China Warns Against US-Philippine Joint Military Exercise

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China has slammed an annual Philippine-U.S. joint military exercise scheduled to begin next week, warning against “maritime provocations.”

More than 16,000 Filipino and U.S. troops are expected to take part in the joint exercise Balikatan (shoulder-to-shoulder), now in its 39thyear but which for the first time will be conducted outside the Philippines’ territorial waters.

The territorial sea, measured 12 nautical miles from the shore, is where a coastal state has sovereignty and exclusive jurisdiction not only to the sea, but also to the airspace. 

The U.S. Embassy in Manila calls this year’s exercise from April 22 to May 18 “our most expansive Balikatan yet.”

It said in a statement that the drills will include territorial defense and targeting simulated enemy forces in Luzon and Palawan, the areas facing Taiwan and the South China Sea.

Two countries – Australia and France – are sending troops to participate in Balikatan 2024 while 14 countries will attend as observers.

Chinese foreign ministry spokesperson Lin Jian told a press briefing in Beijing that Manila “needs to be fully aware that when countries outside the region are brought into the South China Sea to flex muscles and stoke confrontation, tensions could get worse and the region will only become less stable.”

The exercise is an act of handing over the Philippines’ security to outside forces, Lin said, adding that it “will only lead to greater insecurity and turn oneself into someone else’s chess piece.”

The spokesman urged the countries involved in Balikatan 2024 to stop stoking confrontation in the South China Sea and said that China will continue to take necessary measures “to firmly safeguard our territorial sovereignty and maritime rights and interests.”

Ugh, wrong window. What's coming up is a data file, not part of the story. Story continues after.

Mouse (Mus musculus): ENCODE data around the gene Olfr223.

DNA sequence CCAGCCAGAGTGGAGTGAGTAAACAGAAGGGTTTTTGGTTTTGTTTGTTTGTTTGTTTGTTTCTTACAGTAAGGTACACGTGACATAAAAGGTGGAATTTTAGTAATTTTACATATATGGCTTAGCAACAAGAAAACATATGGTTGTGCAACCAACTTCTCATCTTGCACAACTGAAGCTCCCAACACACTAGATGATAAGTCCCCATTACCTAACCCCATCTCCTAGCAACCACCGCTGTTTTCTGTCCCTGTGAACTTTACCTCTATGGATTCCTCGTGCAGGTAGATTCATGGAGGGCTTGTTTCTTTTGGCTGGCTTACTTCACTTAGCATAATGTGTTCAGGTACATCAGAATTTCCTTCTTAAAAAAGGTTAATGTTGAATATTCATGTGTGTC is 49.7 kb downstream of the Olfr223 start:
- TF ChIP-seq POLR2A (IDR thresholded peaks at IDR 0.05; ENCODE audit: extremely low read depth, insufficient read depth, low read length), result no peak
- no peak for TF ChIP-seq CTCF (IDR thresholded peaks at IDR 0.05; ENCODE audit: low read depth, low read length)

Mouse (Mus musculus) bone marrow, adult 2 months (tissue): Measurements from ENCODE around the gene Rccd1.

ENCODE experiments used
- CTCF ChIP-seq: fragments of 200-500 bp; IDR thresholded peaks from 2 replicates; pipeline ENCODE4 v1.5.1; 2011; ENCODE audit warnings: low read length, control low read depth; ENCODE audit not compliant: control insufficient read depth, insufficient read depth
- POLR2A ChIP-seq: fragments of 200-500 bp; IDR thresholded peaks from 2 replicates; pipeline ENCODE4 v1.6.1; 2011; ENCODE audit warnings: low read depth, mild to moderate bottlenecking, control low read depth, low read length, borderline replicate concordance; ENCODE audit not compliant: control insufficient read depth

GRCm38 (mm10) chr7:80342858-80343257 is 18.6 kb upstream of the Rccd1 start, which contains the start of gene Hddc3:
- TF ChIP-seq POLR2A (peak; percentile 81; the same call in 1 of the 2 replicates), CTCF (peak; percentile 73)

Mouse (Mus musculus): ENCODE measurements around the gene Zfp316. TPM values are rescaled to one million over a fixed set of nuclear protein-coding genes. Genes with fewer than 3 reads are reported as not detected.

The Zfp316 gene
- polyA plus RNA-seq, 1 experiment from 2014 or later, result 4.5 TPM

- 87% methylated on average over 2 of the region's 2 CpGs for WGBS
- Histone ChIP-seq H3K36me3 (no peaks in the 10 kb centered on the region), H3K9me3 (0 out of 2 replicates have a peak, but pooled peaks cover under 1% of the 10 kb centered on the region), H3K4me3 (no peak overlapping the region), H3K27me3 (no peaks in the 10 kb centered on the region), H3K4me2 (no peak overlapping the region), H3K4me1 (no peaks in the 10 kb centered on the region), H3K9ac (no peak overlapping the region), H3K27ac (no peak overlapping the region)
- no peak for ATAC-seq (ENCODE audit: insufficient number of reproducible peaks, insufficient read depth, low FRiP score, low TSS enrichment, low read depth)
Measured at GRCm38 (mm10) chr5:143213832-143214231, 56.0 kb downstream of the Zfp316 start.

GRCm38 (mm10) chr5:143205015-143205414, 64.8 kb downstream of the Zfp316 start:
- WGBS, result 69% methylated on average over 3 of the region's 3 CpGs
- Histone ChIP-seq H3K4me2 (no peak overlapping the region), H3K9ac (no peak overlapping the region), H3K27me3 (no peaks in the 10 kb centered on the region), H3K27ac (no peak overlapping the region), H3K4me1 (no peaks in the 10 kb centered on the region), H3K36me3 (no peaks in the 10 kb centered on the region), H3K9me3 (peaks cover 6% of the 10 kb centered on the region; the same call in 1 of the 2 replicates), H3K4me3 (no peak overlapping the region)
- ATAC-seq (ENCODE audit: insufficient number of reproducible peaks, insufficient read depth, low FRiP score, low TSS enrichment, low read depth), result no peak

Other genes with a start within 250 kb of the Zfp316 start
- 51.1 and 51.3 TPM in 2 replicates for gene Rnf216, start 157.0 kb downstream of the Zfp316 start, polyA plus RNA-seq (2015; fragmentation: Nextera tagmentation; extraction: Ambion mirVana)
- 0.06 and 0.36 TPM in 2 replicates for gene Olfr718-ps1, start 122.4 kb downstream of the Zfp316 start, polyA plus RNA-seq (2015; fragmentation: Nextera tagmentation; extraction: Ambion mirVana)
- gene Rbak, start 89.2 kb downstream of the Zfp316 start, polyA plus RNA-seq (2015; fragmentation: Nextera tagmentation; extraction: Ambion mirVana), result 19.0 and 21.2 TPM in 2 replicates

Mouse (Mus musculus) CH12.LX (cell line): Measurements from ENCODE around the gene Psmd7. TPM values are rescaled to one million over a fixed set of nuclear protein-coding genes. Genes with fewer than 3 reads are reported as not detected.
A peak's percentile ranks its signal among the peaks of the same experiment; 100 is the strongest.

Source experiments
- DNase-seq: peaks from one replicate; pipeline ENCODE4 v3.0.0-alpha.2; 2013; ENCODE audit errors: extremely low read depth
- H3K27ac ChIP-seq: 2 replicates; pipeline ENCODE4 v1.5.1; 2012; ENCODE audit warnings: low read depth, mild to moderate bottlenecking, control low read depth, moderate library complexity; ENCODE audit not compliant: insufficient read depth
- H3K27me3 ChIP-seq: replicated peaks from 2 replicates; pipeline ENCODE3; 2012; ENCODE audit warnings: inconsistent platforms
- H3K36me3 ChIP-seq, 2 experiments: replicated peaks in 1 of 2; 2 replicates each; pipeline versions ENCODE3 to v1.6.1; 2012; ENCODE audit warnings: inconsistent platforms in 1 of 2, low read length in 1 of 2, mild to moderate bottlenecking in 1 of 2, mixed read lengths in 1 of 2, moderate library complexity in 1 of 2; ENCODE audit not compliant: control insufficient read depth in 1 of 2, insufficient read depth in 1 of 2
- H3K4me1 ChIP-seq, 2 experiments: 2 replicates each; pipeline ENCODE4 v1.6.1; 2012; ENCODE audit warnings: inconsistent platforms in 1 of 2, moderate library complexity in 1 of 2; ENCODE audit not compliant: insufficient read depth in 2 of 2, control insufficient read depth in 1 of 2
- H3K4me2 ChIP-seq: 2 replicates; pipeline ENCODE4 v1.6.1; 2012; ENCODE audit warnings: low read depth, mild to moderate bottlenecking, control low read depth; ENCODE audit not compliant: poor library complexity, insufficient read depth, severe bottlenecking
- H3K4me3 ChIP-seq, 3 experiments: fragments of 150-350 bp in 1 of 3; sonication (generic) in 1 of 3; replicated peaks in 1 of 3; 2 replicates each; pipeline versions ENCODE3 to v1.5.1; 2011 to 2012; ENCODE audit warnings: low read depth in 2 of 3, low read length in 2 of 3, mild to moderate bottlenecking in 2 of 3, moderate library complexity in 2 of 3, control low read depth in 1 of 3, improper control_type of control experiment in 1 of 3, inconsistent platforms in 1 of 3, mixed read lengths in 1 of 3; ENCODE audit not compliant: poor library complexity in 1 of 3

‘Not targeting any country’

Filipino officials on Thursday responded to China’s statement saying Balikatan exercises are “not directed towards any specific country.”

“This long standing initiative, spanning several years, is aimed at enhancing cooperation, fostering training opportunities, and strengthening regional stability,” Col. Francel Margareth Padillat, spokesperson for the Philippine armed forces, told BenarNews, an online news service affiliated with Radio Free Asia.

Balikatan 2024 is also aimed at testing the Philippines’ new defense strategy in order to protect the country’s interests in the South China Sea.

Past Balikatan exercises have been carried out inside military camps in northern Philippines and this year’s drills and locations indicate a shift in Manila’s defense priorities.

Col. Michael Logico, the Philippine Balikatan spokesman, said Balikatan 2024 will be conducted in accordance with the new Comprehensive Archipelagic Defense Concept, with focus on external security challenges, especially in the maritime domain. 

Vessels from the Philippines and China have been confronting each other near some of the disputed islands in the part of South China Sea under Manila’s jurisdiction, called the West Philippine Sea by Filipinos.

The Philippine coast guard said its ships have been harassed and fired at with water cannons by the Chinese coast guard.

A U.N. arbitral tribunal in 2016 ruled in favor of the Philippines and rejected all China’s claims in the South China Sea but Beijing refused to accept the verdict.

Jason Gutierrez contributed to this report from Manila

RFA

Radio Free Asia’s mission is to provide accurate and timely news and information to Asian countries whose governments prohibit access to a free press. Content used with the permission of Radio Free Asia, 2025 M St. NW, Suite 300, Washington DC 20036.

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